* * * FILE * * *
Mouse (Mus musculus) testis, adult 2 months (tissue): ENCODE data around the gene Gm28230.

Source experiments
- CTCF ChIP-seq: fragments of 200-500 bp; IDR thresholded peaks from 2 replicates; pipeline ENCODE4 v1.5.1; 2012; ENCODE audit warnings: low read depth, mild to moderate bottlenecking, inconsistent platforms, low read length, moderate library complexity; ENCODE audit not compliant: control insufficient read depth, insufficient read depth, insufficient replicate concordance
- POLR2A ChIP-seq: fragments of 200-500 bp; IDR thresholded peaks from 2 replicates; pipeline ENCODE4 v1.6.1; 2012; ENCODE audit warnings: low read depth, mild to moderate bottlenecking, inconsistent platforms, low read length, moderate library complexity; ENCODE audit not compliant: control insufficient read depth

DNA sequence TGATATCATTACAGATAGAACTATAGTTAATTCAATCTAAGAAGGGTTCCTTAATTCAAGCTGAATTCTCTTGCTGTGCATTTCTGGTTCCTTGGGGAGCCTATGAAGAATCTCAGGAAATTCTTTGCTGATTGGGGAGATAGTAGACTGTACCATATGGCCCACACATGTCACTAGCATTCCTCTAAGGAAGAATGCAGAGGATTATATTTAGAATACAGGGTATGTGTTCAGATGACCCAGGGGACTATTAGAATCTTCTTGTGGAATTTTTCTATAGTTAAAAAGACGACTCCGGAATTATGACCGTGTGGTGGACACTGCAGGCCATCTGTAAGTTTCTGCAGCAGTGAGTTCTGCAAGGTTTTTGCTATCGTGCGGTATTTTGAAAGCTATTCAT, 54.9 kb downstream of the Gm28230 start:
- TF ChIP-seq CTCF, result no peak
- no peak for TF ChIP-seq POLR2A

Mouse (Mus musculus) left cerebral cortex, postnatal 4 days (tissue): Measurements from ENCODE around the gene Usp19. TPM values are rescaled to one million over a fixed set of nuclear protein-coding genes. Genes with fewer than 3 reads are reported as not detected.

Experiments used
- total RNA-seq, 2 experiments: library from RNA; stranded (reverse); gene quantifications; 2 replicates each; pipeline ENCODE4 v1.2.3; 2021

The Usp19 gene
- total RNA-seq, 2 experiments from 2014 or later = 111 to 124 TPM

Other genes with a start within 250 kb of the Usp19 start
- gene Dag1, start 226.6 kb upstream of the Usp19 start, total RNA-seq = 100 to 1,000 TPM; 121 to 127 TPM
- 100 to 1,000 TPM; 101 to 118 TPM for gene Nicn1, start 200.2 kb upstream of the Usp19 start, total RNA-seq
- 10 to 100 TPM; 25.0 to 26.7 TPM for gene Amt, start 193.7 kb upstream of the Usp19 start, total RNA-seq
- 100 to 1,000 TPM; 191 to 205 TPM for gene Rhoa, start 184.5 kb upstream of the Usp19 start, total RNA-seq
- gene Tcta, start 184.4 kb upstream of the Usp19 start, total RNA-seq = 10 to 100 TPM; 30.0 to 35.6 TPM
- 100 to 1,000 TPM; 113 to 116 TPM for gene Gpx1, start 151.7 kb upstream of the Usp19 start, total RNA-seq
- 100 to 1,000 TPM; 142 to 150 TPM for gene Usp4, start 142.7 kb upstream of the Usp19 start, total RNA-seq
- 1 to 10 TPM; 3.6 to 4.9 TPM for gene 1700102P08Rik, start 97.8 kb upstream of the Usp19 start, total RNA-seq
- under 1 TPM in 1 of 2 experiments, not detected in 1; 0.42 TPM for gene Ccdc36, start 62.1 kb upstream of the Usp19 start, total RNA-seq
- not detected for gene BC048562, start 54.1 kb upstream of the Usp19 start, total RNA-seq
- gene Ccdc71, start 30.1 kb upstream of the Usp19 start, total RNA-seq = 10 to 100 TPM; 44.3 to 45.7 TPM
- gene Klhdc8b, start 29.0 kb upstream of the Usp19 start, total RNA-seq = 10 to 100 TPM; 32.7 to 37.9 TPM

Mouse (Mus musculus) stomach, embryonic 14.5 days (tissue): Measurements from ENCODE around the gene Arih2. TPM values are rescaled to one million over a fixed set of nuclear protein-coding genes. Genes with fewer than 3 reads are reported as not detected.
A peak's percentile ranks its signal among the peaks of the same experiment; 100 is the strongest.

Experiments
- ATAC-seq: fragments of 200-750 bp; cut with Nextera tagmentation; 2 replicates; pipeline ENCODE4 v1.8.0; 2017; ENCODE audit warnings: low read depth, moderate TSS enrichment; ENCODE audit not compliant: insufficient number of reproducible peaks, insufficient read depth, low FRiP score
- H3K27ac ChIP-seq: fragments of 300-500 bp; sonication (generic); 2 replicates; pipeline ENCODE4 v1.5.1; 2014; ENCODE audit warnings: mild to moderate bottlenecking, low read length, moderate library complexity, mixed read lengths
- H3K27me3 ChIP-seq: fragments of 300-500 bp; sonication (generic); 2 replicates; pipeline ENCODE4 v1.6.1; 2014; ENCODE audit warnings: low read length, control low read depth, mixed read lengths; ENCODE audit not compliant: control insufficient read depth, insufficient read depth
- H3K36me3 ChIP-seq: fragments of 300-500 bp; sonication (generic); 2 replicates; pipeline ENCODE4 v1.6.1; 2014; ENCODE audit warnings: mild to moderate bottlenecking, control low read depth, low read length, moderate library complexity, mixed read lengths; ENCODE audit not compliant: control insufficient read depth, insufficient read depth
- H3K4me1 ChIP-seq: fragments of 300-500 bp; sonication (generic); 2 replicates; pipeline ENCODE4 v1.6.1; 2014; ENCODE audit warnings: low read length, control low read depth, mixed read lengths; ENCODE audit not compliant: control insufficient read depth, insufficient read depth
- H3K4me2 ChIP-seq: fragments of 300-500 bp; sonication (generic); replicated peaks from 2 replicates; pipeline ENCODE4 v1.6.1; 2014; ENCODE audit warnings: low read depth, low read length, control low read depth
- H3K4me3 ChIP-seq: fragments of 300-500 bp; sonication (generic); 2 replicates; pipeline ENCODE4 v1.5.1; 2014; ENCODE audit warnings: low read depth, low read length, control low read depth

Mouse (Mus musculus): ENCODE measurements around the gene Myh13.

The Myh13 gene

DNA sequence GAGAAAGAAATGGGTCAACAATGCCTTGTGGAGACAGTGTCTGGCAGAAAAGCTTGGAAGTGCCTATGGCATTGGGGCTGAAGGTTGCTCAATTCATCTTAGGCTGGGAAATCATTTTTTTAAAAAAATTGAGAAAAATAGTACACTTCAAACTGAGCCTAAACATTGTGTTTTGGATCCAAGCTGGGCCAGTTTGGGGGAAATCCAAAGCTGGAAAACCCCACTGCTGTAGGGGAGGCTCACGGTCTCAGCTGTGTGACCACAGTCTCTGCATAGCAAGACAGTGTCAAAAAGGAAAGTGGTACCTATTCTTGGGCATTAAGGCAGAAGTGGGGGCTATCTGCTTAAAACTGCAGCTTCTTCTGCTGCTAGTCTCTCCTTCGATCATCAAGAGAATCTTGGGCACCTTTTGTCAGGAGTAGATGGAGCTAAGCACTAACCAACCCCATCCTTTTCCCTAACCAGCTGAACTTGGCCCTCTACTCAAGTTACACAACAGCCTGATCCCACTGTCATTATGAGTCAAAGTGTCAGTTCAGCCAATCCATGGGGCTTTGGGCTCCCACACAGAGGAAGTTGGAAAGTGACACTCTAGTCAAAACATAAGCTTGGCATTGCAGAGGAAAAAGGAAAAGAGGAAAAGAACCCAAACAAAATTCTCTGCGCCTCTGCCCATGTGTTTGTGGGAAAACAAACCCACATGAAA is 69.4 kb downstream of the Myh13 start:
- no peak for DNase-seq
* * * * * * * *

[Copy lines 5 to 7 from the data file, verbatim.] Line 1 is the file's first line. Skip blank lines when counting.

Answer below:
DNA sequence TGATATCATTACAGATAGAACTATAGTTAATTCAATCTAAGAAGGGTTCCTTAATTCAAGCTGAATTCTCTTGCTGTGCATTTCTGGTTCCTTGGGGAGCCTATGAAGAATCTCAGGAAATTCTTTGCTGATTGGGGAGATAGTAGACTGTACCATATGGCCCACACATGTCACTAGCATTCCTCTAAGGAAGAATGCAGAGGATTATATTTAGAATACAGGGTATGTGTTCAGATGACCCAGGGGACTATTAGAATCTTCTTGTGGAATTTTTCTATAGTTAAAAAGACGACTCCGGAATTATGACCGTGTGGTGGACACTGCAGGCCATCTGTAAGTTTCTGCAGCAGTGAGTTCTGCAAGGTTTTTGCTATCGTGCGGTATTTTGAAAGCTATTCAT, 54.9 kb downstream of the Gm28230 start:
- TF ChIP-seq CTCF, result no peak
- no peak for TF ChIP-seq POLR2A